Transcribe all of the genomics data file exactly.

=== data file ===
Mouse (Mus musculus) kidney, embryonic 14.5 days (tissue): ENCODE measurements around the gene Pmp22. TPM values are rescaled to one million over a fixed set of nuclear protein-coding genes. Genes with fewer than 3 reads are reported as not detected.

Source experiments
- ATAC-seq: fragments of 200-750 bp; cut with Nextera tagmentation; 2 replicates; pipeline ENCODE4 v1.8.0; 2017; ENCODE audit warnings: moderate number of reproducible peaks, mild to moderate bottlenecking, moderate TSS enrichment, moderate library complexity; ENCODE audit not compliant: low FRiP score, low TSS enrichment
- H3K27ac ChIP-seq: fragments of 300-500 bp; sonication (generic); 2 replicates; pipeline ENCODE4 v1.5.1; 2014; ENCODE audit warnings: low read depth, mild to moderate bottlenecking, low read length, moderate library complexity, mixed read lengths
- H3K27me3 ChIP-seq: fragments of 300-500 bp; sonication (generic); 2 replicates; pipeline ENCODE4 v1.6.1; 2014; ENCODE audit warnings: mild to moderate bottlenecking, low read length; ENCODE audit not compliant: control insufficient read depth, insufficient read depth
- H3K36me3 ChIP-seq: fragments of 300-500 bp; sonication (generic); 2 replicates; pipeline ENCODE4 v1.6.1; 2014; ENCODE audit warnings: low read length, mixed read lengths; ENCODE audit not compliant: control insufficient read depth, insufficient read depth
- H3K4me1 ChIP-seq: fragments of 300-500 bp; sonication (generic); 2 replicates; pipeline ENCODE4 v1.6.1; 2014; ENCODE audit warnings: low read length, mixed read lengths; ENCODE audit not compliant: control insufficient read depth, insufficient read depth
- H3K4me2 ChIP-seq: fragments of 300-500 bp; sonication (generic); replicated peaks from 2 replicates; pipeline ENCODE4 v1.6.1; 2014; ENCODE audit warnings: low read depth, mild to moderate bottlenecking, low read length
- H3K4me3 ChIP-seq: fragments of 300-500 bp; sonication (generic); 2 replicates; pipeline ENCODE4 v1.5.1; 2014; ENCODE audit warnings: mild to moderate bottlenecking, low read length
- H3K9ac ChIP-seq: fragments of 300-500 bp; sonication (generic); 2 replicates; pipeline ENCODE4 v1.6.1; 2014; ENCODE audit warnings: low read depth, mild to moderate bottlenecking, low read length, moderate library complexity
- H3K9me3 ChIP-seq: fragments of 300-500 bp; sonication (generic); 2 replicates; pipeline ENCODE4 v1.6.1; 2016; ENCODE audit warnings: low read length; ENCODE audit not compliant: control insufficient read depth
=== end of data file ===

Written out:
Mouse (Mus musculus) kidney, embryonic 14.5 days (tissue): ENCODE measurements around the gene Pmp22. TPM values are rescaled to one million over a fixed set of nuclear protein-coding genes. Genes with fewer than 3 reads are reported as not detected.

Source experiments
- ATAC-seq: fragments of 200-750 bp; cut with Nextera tagmentation; 2 replicates; pipeline ENCODE4 v1.8.0; 2017; ENCODE audit warnings: moderate number of reproducible peaks, mild to moderate bottlenecking, moderate TSS enrichment, moderate library complexity; ENCODE audit not compliant: low FRiP score, low TSS enrichment
- H3K27ac ChIP-seq: fragments of 300-500 bp; sonication (generic); 2 replicates; pipeline ENCODE4 v1.5.1; 2014; ENCODE audit warnings: low read depth, mild to moderate bottlenecking, low read length, moderate library complexity, mixed read lengths
- H3K27me3 ChIP-seq: fragments of 300-500 bp; sonication (generic); 2 replicates; pipeline ENCODE4 v1.6.1; 2014; ENCODE audit warnings: mild to moderate bottlenecking, low read length; ENCODE audit not compliant: control insufficient read depth, insufficient read depth
- H3K36me3 ChIP-seq: fragments of 300-500 bp; sonication (generic); 2 replicates; pipeline ENCODE4 v1.6.1; 2014; ENCODE audit warnings: low read length, mixed read lengths; ENCODE audit not compliant: control insufficient read depth, insufficient read depth
- H3K4me1 ChIP-seq: fragments of 300-500 bp; sonication (generic); 2 replicates; pipeline ENCODE4 v1.6.1; 2014; ENCODE audit warnings: low read length, mixed read lengths; ENCODE audit not compliant: control insufficient read depth, insufficient read depth
- H3K4me2 ChIP-seq: fragments of 300-500 bp; sonication (generic); replicated peaks from 2 replicates; pipeline ENCODE4 v1.6.1; 2014; ENCODE audit warnings: low read depth, mild to moderate bottlenecking, low read length
- H3K4me3 ChIP-seq: fragments of 300-500 bp; sonication (generic); 2 replicates; pipeline ENCODE4 v1.5.1; 2014; ENCODE audit warnings: mild to moderate bottlenecking, low read length
- H3K9ac ChIP-seq: fragments of 300-500 bp; sonication (generic); 2 replicates; pipeline ENCODE4 v1.6.1; 2014; ENCODE audit warnings: low read depth, mild to moderate bottlenecking, low read length, moderate library complexity
- H3K9me3 ChIP-seq: fragments of 300-500 bp; sonication (generic); 2 replicates; pipeline ENCODE4 v1.6.1; 2016; ENCODE audit warnings: low read length; ENCODE audit not compliant: control insufficient read depth